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Sewers, High Rents Keep Vacancies Empty in Smithtown

Smithtown Town officials said bringing new businesses to downtown areas, shopping centers hinge on these two issues.

Smithtown Town officials blame two key issues for the problems in attracting new businesses to fill vacancies in downtown areas and shopping centers: a lack of sewers and high rents.

Patch has been highlighting various vacant and blighted properties becoming eyesores in communities across the Town of Smithtown in Commack, Hauppauge, Kings Park and Smithtown through our Empty series. We've asked our readers what businesses they would like to see here, and more importantly, asking why these buildings are still empty.

"Development in Suffolk County is at a standstill because there is no sewage system," Smithtown Supervisor Patrick Vecchio said. "Downtown Smithtown or downtown anywhere is not going to expand without a sewage system."

Vecchio said the lack of sewers in Smithtown, and the North Shore of Long Island, is the major hurdle in attracting businesses to fill vacancies on Main Street and other shopping centers. The Village of Patchogue, Sayville Main Street, and other south shore communities who have experienced growth in recent years have a sewage system, he said.

The supervisor said he's heard from countless business owners who hoped to expand existing businesses or renovate, only to be restricted by Suffolk County health codes.

The owners of the . on Smithtown's Main Street have tried in the past to renovate, both for offices and possible eateries, Vecchio said, but lack the sewage capacity to do so. Vecchio said the owner of Smithtown Performing Arts Center would also like to add a bar and snack area for his patrons, but can't until sewage systems are improved.

Frank DeRubeis, Smithtown's planning director, estimated that half the business applications they have to turn down at Planning Board and Zoning Board of Appeals is due to the fact there's no way the business can meet health department requirements.

"It's the reason we've been pushing sewers for the last three years and engineering for downtown Smithtown," DeRubeis said.

Vecchio and other town officials are pinning their hopes for the future on a plan being developed with Legis. John Kennedy, R-Nesconset, which involves seeking federal aid to a build sewage system for the Town of Smithtown that connects to the Kings Park Sewage Plant. But doing so would raise a number of other questions, the supervisor said, as the Kings Park plant is near capacity.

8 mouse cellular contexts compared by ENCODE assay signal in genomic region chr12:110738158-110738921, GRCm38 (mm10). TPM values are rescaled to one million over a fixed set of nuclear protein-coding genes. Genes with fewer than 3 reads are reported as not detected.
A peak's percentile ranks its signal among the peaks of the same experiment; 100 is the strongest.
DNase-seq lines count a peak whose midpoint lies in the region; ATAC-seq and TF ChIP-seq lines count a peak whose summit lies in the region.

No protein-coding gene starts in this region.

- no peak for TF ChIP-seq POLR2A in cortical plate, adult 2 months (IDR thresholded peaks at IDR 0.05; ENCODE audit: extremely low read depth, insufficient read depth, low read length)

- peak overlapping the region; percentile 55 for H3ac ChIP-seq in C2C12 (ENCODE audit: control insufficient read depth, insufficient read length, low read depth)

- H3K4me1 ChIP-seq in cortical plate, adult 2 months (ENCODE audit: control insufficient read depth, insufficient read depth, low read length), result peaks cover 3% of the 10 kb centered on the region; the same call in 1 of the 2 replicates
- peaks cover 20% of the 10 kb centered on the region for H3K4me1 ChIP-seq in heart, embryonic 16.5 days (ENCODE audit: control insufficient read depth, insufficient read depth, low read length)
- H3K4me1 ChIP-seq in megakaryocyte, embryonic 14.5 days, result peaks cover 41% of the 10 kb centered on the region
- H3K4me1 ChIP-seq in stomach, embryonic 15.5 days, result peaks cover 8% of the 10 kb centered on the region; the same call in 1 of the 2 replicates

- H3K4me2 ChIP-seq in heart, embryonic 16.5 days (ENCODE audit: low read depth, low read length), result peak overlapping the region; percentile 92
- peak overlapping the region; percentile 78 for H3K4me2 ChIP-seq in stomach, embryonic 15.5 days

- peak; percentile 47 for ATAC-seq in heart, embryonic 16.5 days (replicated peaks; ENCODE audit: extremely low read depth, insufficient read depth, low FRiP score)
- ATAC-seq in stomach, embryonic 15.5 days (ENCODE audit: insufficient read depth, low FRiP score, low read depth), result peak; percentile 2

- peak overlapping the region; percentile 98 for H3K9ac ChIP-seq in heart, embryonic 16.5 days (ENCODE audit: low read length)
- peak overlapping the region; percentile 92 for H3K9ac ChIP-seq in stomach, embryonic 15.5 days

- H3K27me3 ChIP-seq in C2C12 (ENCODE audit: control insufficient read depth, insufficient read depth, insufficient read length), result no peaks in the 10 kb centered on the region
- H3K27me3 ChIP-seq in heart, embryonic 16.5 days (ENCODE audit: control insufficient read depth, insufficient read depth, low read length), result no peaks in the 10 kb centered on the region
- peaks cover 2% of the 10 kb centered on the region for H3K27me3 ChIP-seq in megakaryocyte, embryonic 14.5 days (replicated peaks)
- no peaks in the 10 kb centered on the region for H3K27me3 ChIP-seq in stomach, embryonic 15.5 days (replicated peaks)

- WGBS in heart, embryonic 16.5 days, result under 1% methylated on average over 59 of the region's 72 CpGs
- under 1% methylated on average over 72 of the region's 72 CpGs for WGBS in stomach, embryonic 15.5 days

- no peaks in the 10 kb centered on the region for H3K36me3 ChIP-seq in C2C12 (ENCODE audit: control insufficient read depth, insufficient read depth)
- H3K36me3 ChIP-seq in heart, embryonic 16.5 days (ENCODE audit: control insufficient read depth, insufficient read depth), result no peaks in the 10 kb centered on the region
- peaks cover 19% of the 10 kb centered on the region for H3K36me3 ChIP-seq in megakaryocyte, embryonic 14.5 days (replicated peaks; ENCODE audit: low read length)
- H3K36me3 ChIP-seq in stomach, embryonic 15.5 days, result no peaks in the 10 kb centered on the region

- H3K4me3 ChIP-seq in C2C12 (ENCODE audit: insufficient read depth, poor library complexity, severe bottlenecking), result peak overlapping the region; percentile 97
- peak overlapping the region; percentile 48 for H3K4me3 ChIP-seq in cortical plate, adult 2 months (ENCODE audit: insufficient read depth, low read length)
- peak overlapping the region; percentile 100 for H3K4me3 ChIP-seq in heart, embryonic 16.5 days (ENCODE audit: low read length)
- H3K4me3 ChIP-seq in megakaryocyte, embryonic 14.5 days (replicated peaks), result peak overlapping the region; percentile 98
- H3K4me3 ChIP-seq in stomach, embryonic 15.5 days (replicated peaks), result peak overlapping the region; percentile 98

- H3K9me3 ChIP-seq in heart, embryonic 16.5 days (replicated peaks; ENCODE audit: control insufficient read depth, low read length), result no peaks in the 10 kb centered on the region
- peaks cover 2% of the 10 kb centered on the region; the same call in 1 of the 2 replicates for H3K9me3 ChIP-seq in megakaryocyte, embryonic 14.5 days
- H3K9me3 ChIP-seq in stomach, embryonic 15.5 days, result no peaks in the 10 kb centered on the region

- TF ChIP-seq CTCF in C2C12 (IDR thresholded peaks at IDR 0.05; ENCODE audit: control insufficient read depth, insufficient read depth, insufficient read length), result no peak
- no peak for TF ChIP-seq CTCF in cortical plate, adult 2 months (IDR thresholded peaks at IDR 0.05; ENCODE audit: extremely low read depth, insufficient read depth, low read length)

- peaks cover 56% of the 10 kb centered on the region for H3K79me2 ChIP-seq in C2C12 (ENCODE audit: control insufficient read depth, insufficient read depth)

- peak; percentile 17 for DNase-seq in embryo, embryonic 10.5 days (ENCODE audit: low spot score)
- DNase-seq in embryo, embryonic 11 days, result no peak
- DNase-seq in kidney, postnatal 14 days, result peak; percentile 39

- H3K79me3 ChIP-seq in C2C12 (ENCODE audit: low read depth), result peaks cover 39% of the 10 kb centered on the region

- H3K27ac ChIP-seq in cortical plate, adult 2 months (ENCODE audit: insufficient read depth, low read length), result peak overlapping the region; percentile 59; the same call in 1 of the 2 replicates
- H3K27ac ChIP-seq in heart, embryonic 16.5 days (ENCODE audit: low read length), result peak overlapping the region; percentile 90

"Is the county willing to create a sewage district? Who is going to pay for the sewage treatment plant?," Vecchio asked.

One area where the town and Suffolk County officials have been successful in working together is the Hauppauge Industrial Park, where the town providing land necessary to increase the park's sewage capacity from 250 million gallons to more than 1 million.

Compounding the issue of the lack of sewers, town planning officials say, are the high rents incoming businesses face when trying to find a storefront to rent in Smithtown.

"[Landlords] are content to charge the highest rate per square foot of space for their buildings. They don't lower the rates to make it any easier for businesses," Vecchio said.

The Town of Smithtown purchased the former golf shop on Smithtown Main Street from New York State in recent years in effort to rent the space to new and developing businesses. Under state law, the town was forced to do a survey of rental space in the area and price it competitively. It forced the property's rental price to $22 a square foot.

DeRubeis said the town is taking efforts to try to make building codes easier on new businesses through its new Master Plan, which is in the final stages. The new Master plan will introduce the concept of overlay zoning districts, specific areas where Town officials can introduce specific zoning rules based on their unique characteristics.

The concept of overlay zoning will be aimed at easing height restrictions in Hauppauge Industrial Park, downtown areas of St. James, Kings Park and Smithtown to ease parking requirements where municipal parking exists and more.

+irish+ January 31, 2012 at 01:06 AM
Sewers raise your taxes and create other problems; just look at the Southwest Sewer district fiasco!
Jonathan Vecchi January 31, 2012 at 02:01 AM
This is a very enlightening article. Would love to hear more information about sewer developments, costs, location, etc. as information becomes available.
Christopher D'Antonio January 31, 2012 at 06:17 AM
Sewerage is only one very important piece of the development puzzle. Foremost, the political will to embrace slightly higher densities in commercial areas like downtown Smithtown, Kings Park, St. James, and Hauppauge's hamlet center needs to exist first. Then a series of policies are required from that point moving forward: regulations allowing for taller building heights and higher FAR, addressing parking and circulation issues through structured parking, managed parking, increased public transit, or augmented facilities for walking and cycling, and providing for dynamic and interesting public spaces to compensate for the increased density. The "high rents" argument is simply acknowledging a market signal that denser development is warranted and would be utilized if provided.
tom mooney January 31, 2012 at 12:53 PM
It appears that our elected officials both at county and town level have been asleep at the wheel on this basic governmental responsibility, basically tp provide for growth and necessary infrastructure upgrades, and have again brought us to a critical point which should have been avoided......"planning" department??????
Kathie January 31, 2012 at 02:02 PM
I grew up in Hicksville. Some 30 years ago they decided that everyone had to hook up to sewers. They put the pipes in the street and homeowners and businesses had a certain amount of time to pay the cost to hook up from their house/business to the street. Yes it cost money and raised taxes slightly, but it was the best money my family ever spent. Now living in Commack, we pay hundreds of dollars every 2 years to have our cesspool pumped. That's after the $2000 it cost to put in a new cesspool shortly after we moved here. I would loved to have paid that for a sewer hook up instead. The cost of the pumping would be like the tax increase but I wouldn't have to deal with the backup problems, especially when we have a party.
Agioatern Baveraneous January 31, 2012 at 07:04 PM